Remember the old saying: "No good deed goes unpunished?" Well, walk with me, dear Fool, through to the other side of the looking glass, where today we see the mirror image of that rule. In the Land of Defense Contracting, it seems, "no bad deed goes unrewarded."

On Tuesday, General Dynamics (NYSE: GD) announced that its old friend, Australian shipbuilder Austal LLC, has asked it to help bid on the Pentagon's latest pet project: the Joint High Speed Vessel (the "JHSV," not to be confused with the previous pet project, the Littoral Combat Ship, or "LCS").

As you may recall, General D won the contract to build two of an initial run of four Littoral Combat Ships back in 2006, with Austal's help. Lockheed Martin (NYSE: LMT) got the contract to build the other two in cooperation with Manitowoc (NYSE: MTW) and Bollinger Shipyards. However, just a year later, massive cost overruns at Lockheed and General D cost each contractor its right to build its second ship. (As well as, I suspect, prompting more than one "I told you so" comment from the firm that General Dynamics and Lockheed beat out for these contracts: Raytheon (NYSE: RTN).)

History repeats
Well, get ready for history to repeat itself, people. Because from where I sit, it looks like General D is about to don an admiral's cap once again. According to yesterday's press release, General Dynamics will employ its "integration experience ... from the Littoral Combat Ship program" in helping Austal on one of three $3 million programs to draft "preliminary designs for the JHSV." And as if that weren't ominous enough, get a load of what General D had to say about its ability to keep under budget this time around: "Our ... open business model approach is bringing low-risk, affordable capability to both the Army and the Navy on this essential program."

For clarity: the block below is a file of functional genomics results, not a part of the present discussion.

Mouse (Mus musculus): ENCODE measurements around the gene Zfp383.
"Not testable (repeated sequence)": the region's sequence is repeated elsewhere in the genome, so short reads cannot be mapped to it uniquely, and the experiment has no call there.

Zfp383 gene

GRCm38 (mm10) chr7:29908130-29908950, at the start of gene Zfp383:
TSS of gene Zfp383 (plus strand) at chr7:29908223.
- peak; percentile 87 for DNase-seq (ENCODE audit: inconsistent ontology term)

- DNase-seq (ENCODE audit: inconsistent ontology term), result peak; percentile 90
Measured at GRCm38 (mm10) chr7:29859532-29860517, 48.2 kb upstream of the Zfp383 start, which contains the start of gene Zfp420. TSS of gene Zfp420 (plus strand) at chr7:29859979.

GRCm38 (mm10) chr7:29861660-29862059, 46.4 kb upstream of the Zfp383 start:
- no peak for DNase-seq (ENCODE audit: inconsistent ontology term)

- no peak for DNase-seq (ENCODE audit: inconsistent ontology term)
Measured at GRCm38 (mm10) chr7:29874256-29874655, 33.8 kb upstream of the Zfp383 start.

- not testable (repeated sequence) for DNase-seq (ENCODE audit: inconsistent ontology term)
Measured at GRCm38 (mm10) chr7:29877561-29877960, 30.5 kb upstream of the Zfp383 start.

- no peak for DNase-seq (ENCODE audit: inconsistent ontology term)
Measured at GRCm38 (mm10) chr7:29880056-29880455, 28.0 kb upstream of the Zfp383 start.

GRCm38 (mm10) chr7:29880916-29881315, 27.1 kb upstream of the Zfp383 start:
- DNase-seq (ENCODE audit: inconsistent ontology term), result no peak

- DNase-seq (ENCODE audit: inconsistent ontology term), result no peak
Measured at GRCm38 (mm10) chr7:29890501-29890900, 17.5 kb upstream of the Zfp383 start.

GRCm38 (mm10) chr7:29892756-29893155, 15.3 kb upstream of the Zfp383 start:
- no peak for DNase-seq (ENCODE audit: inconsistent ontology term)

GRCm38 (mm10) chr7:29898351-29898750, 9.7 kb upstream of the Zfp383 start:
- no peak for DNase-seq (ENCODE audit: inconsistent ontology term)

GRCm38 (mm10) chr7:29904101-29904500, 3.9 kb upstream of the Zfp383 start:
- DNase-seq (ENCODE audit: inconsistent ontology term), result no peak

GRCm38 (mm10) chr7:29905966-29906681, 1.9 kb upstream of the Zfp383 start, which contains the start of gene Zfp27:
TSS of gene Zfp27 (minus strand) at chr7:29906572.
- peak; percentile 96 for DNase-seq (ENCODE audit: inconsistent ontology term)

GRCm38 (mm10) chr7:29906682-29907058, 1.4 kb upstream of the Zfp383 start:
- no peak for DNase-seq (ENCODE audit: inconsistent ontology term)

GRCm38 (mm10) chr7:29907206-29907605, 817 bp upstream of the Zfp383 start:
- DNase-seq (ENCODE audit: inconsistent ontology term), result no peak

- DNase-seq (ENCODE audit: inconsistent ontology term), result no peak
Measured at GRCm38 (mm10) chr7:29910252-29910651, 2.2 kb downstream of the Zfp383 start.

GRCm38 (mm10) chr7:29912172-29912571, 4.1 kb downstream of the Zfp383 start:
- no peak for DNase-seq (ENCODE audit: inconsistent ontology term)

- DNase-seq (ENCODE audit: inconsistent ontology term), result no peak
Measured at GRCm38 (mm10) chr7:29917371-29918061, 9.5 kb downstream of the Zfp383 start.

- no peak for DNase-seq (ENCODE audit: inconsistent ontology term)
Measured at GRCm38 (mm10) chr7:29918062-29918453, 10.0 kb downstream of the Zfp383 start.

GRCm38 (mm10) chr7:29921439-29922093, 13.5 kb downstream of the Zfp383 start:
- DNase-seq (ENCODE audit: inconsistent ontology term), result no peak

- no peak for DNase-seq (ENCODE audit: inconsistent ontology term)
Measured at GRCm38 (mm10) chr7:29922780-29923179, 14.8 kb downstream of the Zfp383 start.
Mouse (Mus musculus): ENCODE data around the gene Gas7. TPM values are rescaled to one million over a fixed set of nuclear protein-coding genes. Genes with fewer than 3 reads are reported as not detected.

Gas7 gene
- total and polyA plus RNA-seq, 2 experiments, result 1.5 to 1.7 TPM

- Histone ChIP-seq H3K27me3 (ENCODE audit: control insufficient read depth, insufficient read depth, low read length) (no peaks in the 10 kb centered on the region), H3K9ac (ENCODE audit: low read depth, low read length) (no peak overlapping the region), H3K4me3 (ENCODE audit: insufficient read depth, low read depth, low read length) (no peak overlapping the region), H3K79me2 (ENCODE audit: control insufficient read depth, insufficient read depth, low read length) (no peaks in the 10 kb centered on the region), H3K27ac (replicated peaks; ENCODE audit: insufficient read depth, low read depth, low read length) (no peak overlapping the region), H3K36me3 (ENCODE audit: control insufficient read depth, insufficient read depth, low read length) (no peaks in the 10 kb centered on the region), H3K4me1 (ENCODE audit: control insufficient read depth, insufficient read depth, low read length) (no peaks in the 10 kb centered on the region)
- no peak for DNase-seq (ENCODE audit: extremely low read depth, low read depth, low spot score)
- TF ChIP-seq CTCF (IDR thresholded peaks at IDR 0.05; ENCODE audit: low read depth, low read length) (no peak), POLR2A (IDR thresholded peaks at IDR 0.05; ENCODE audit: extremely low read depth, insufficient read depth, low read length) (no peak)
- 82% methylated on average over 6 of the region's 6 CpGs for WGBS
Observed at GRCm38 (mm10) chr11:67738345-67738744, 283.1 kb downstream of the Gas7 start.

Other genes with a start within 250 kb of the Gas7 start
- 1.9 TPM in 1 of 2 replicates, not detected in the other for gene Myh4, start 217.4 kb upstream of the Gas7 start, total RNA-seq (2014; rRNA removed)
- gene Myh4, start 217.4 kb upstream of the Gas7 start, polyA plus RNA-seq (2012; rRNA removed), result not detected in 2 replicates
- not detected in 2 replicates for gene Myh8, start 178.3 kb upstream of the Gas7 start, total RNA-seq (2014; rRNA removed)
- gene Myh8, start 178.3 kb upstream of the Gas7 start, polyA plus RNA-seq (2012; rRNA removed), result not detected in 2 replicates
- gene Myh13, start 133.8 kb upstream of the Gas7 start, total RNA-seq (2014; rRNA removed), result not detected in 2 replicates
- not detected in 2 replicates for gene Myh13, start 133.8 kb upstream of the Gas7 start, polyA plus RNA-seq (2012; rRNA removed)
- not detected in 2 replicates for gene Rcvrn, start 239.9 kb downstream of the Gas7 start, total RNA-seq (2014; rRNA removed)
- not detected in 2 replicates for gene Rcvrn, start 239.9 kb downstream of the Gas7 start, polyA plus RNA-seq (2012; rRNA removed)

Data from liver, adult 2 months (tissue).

Now, I know what you're thinking -- if the Austal/General Dynamics team is only one of three bidding on the JHSV work, surely the Pentagon will choose someone with a better record on costs, right? Perhaps, but perhaps not. Turns out, General D is actually two of the three teams. In addition to teaming up with Austal, the General is competing in its own right via its Bath Iron Works subsidiary.

Oh, and the third team? That would be Bollinger. The same people who worked with Lockheed on its over-budget attempt at building the LCS.

Foolish takeaway
Sigh. While, as taxpayers, we lament the Catch-22 that defense industry consolidation has put us in, as investors, we must bow to the inevitable conclusion: These companies are going to win contracts and make profits no matter what. Because no bad deed goes unrewarded.

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